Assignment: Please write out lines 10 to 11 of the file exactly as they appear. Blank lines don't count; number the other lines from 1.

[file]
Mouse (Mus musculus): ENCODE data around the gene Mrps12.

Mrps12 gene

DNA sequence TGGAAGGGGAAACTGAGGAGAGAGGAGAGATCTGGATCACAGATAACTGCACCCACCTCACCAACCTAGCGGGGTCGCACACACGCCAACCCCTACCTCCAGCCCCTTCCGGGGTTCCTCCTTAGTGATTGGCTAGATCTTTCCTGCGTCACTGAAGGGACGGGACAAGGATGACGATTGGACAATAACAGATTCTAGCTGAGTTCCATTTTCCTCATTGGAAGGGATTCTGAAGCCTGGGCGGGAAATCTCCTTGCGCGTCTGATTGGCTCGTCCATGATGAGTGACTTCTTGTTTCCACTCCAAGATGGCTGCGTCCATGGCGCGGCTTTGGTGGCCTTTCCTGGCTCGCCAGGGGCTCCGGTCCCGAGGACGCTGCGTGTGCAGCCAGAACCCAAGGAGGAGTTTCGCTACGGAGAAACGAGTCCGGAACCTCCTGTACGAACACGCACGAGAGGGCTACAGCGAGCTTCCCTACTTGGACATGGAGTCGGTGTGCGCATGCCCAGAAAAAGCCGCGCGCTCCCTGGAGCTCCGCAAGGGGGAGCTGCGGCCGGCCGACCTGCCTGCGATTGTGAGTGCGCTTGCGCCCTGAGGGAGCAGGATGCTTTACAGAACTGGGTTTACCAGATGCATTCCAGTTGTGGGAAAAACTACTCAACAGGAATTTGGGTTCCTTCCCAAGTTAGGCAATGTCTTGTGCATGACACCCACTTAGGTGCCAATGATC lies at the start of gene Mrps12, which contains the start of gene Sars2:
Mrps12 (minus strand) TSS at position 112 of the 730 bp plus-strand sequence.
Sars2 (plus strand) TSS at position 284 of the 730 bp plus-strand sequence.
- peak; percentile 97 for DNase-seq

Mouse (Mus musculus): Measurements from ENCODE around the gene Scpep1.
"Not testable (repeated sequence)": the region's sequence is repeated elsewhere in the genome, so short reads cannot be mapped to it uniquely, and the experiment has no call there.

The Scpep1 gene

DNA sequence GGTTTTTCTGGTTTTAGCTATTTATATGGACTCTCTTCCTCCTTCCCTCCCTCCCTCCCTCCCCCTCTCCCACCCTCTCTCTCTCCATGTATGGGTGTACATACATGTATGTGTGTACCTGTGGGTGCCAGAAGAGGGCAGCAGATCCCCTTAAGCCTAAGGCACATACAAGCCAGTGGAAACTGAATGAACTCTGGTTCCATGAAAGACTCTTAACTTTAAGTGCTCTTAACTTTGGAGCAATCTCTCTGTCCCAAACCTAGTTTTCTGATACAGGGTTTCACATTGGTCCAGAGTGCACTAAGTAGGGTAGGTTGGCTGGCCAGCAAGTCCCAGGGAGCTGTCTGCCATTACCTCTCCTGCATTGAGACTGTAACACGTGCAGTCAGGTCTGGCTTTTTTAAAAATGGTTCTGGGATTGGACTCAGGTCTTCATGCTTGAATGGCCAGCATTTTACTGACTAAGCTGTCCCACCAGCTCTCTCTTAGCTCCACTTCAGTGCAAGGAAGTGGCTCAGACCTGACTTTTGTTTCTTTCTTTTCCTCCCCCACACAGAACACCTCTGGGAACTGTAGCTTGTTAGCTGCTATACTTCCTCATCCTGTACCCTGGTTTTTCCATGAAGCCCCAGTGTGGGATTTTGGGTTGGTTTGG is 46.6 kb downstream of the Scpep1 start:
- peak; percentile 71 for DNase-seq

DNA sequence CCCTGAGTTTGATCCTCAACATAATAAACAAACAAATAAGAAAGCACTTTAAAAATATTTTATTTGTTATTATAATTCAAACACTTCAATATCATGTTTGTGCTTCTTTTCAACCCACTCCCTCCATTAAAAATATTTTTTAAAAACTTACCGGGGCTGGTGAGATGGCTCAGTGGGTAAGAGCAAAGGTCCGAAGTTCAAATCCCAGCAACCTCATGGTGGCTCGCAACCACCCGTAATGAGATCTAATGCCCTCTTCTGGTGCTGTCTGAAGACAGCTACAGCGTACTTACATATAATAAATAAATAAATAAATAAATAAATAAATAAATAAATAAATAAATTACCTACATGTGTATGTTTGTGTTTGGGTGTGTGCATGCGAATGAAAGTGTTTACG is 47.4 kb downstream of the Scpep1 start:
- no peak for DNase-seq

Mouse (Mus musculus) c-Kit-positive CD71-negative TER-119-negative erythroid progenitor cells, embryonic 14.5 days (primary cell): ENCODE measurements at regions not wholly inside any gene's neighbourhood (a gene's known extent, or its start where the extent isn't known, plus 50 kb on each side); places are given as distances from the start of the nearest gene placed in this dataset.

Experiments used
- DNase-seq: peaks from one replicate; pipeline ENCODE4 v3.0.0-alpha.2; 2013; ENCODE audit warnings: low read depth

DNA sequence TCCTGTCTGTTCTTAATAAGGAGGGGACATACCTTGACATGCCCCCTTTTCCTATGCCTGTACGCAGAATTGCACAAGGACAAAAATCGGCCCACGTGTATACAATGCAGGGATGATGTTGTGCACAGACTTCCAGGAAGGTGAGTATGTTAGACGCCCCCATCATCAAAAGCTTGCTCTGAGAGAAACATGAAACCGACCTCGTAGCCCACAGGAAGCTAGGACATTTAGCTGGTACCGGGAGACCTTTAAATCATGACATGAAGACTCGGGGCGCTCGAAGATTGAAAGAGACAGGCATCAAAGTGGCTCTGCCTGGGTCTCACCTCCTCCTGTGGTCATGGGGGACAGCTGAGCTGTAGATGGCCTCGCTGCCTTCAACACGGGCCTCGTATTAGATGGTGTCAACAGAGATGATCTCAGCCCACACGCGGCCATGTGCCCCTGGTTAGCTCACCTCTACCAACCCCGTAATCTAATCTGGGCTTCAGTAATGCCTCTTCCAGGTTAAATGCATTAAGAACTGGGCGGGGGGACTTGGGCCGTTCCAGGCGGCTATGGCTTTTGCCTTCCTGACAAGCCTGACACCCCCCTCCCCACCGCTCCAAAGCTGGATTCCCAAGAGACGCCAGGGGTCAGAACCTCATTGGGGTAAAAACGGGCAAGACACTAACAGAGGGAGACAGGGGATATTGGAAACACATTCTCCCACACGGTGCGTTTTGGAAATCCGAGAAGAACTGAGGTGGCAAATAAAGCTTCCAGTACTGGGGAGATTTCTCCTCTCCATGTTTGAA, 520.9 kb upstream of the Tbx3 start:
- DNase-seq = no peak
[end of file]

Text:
DNA sequence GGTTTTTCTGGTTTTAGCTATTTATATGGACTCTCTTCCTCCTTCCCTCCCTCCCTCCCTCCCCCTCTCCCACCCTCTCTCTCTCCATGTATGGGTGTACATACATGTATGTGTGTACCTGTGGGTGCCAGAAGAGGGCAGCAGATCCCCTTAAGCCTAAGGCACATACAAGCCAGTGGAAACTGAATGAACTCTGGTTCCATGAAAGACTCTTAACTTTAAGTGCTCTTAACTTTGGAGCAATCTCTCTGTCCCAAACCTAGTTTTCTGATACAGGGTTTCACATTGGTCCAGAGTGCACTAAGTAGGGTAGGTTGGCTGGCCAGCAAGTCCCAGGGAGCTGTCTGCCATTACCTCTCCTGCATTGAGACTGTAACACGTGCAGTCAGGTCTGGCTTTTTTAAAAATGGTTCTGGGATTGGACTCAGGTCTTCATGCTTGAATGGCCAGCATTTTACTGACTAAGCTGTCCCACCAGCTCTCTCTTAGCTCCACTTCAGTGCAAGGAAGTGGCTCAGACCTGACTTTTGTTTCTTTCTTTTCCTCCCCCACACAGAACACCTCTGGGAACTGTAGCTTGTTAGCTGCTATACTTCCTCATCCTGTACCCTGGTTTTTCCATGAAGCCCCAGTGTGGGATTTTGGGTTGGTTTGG is 46.6 kb downstream of the Scpep1 start:
- peak; percentile 71 for DNase-seq